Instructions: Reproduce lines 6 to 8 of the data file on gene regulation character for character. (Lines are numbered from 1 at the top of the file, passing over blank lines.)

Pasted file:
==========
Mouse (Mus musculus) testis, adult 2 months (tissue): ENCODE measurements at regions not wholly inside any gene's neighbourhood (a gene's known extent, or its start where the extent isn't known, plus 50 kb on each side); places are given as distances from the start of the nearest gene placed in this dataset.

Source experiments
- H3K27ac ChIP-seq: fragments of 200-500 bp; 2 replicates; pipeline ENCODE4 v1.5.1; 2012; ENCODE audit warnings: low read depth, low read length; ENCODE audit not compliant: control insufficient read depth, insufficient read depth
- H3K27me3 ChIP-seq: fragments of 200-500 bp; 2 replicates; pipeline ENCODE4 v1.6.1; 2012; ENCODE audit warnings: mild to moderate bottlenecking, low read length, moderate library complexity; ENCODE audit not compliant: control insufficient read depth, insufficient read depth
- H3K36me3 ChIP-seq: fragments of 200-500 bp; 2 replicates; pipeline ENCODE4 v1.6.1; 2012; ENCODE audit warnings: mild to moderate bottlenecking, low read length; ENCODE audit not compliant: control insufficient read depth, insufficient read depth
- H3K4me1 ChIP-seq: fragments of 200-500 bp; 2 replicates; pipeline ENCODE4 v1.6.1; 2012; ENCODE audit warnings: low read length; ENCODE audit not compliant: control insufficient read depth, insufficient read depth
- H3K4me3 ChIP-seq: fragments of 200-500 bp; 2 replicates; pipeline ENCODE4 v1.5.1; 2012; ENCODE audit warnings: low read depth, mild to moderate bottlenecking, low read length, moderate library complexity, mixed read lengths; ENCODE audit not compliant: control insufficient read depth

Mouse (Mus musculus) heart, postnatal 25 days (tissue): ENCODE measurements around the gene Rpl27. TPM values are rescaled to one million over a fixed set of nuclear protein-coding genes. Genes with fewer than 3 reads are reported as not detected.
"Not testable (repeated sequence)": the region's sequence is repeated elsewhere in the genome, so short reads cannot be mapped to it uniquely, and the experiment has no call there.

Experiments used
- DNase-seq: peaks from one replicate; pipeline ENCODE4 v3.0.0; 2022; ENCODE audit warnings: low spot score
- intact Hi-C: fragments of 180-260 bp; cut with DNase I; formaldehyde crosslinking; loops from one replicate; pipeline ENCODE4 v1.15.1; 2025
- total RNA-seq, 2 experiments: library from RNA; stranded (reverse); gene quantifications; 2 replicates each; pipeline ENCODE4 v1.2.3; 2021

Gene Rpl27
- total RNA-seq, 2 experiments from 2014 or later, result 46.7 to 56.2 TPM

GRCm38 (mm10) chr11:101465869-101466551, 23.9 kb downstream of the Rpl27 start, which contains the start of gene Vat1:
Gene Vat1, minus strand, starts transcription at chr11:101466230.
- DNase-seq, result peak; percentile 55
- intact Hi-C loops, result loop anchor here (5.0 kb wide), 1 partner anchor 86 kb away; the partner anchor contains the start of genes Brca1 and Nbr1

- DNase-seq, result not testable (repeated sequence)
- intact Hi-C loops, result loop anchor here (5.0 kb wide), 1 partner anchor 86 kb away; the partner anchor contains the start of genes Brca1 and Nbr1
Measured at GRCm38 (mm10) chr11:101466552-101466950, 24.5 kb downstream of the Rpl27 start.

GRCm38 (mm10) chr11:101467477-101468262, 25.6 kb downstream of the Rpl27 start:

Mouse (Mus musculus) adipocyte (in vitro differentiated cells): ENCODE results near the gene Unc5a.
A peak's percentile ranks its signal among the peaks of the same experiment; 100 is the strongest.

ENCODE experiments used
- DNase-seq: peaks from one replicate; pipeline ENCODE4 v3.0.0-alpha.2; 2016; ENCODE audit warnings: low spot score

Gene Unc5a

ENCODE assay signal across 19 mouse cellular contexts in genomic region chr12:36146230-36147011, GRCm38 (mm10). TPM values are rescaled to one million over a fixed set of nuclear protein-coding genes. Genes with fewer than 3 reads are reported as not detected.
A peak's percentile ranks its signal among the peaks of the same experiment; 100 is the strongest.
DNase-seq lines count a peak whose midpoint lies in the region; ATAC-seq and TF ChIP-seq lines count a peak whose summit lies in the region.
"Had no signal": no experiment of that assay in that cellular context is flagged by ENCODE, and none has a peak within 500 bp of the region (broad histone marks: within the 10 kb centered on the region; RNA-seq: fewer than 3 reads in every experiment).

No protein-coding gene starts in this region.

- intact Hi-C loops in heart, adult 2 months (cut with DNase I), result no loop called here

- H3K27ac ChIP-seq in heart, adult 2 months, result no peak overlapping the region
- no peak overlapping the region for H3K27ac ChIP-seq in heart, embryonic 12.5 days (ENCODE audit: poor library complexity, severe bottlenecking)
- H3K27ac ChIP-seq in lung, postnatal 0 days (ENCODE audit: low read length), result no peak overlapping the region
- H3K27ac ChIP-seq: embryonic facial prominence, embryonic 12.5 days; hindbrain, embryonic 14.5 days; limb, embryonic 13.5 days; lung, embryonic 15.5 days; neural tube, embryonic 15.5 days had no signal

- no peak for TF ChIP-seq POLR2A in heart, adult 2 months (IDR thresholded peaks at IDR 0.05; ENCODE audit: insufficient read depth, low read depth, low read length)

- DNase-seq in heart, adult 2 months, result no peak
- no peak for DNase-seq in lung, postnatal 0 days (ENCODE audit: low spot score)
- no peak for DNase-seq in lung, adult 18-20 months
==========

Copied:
- H3K4me1 ChIP-seq: fragments of 200-500 bp; 2 replicates; pipeline ENCODE4 v1.6.1; 2012; ENCODE audit warnings: low read length; ENCODE audit not compliant: control insufficient read depth, insufficient read depth
- H3K4me3 ChIP-seq: fragments of 200-500 bp; 2 replicates; pipeline ENCODE4 v1.5.1; 2012; ENCODE audit warnings: low read depth, mild to moderate bottlenecking, low read length, moderate library complexity, mixed read lengths; ENCODE audit not compliant: control insufficient read depth

Mouse (Mus musculus) heart, postnatal 25 days (tissue): ENCODE measurements around the gene Rpl27. TPM values are rescaled to one million over a fixed set of nuclear protein-coding genes. Genes with fewer than 3 reads are reported as not detected.